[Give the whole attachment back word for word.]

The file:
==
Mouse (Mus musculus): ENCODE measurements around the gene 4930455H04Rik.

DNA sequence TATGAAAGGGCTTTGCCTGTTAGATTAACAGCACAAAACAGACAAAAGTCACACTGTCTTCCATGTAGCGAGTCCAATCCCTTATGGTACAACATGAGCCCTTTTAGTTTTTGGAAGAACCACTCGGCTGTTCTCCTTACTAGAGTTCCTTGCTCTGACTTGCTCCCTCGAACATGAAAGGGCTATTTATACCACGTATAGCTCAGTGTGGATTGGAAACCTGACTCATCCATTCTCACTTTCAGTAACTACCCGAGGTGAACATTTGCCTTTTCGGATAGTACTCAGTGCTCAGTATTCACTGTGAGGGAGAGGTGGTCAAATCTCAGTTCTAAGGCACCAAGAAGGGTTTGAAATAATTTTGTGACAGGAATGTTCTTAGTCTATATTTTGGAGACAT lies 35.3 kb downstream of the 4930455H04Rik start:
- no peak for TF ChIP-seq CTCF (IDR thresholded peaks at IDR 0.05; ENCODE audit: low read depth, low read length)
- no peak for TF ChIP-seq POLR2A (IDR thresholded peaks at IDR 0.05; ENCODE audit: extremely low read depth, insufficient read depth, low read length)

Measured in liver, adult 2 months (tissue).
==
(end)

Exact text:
Mouse (Mus musculus): ENCODE measurements around the gene 4930455H04Rik.

DNA sequence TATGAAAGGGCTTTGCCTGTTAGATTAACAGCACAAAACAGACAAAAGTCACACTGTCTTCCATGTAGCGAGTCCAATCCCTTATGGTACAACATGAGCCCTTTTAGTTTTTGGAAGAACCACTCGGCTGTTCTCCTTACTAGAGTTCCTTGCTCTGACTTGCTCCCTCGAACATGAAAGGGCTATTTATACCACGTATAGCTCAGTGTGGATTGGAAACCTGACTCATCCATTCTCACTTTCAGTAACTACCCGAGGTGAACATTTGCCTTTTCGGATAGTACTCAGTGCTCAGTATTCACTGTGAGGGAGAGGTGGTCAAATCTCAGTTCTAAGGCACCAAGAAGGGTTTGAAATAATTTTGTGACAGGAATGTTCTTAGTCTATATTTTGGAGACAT lies 35.3 kb downstream of the 4930455H04Rik start:
- no peak for TF ChIP-seq CTCF (IDR thresholded peaks at IDR 0.05; ENCODE audit: low read depth, low read length)
- no peak for TF ChIP-seq POLR2A (IDR thresholded peaks at IDR 0.05; ENCODE audit: extremely low read depth, insufficient read depth, low read length)

Measured in liver, adult 2 months (tissue).